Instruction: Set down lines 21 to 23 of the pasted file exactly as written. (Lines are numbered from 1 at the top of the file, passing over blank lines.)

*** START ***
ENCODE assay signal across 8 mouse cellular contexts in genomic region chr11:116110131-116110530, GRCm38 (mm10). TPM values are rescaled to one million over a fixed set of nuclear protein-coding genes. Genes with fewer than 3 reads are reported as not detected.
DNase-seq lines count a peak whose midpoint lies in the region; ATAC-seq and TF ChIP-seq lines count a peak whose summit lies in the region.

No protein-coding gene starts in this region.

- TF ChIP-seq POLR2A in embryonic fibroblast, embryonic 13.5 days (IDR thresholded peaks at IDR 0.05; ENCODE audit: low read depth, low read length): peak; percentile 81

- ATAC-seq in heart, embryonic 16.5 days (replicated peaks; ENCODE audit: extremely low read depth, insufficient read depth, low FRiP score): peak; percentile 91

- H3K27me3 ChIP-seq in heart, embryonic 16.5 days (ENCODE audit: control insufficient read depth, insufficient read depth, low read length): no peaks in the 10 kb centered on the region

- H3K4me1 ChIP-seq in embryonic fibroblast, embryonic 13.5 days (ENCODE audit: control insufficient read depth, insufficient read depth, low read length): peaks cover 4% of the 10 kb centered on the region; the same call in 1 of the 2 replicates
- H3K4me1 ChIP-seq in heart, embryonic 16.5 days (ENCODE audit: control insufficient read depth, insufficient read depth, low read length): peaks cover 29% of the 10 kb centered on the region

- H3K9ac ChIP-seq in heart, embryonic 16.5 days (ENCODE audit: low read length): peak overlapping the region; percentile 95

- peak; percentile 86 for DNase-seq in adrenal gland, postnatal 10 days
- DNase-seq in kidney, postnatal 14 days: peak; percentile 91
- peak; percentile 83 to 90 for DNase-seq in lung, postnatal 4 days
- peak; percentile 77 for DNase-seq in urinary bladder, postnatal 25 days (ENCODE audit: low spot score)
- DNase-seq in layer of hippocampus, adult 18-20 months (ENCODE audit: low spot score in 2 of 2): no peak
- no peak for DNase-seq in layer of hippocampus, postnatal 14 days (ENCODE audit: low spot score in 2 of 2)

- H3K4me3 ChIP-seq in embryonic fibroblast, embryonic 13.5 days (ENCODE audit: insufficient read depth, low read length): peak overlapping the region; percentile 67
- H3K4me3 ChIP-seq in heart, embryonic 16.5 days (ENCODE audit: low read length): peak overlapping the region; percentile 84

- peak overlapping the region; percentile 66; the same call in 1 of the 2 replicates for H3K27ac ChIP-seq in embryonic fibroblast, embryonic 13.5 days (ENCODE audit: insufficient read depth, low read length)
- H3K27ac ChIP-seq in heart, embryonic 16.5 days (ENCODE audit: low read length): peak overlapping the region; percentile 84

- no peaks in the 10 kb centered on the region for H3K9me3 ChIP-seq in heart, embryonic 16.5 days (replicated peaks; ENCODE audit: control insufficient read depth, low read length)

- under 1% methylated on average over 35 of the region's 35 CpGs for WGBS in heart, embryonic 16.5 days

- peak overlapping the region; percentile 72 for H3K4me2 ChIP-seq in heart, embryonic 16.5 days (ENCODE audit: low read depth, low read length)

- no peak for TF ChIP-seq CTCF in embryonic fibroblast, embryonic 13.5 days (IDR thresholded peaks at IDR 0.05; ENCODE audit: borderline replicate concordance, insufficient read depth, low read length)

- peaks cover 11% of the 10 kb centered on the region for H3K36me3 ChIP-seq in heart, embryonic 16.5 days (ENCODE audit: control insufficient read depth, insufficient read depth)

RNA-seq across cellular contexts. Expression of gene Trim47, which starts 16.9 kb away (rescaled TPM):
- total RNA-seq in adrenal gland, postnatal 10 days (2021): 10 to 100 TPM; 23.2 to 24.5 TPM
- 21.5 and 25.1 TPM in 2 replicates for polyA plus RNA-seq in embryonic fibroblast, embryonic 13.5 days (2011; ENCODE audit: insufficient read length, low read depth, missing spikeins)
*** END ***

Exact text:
- under 1% methylated on average over 35 of the region's 35 CpGs for WGBS in heart, embryonic 16.5 days

- peak overlapping the region; percentile 72 for H3K4me2 ChIP-seq in heart, embryonic 16.5 days (ENCODE audit: low read depth, low read length)

- no peak for TF ChIP-seq CTCF in embryonic fibroblast, embryonic 13.5 days (IDR thresholded peaks at IDR 0.05; ENCODE audit: borderline replicate concordance, insufficient read depth, low read length)